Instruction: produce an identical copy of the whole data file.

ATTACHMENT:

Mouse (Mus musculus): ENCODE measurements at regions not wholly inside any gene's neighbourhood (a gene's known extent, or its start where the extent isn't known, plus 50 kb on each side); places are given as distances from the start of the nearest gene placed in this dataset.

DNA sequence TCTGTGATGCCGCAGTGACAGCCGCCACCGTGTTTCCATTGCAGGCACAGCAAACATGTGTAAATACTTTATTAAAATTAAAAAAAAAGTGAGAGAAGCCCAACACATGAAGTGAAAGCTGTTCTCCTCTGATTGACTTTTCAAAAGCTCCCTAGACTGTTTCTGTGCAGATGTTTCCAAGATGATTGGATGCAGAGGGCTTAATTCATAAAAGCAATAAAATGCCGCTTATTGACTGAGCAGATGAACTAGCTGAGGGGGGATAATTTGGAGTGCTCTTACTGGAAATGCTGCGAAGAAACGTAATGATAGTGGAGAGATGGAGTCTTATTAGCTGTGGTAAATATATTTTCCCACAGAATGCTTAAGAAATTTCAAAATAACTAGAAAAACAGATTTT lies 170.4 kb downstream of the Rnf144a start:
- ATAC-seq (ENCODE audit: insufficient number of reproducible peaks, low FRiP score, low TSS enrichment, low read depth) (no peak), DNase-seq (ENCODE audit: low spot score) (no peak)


Mouse (Mus musculus): ENCODE measurements at regions not wholly inside any gene's neighbourhood (a gene's known extent, or its start where the extent isn't known, plus 50 kb on each side); places are given as distances from the start of the nearest gene placed in this dataset.

DNA sequence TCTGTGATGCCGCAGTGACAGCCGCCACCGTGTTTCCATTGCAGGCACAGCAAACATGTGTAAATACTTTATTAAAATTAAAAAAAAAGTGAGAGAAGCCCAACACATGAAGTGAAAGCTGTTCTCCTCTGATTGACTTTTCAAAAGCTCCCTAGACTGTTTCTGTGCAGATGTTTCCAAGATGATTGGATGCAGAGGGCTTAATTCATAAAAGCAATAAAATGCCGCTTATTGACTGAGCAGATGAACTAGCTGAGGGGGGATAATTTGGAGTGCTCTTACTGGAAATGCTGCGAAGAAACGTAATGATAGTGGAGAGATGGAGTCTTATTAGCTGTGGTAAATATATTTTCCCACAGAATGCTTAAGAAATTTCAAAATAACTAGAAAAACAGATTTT lies 170.4 kb downstream of the Rnf144a start:
- ATAC-seq (ENCODE audit: insufficient number of reproducible peaks, low FRiP score, low TSS enrichment, low read depth) (no peak), DNase-seq (ENCODE audit: low spot score) (no peak)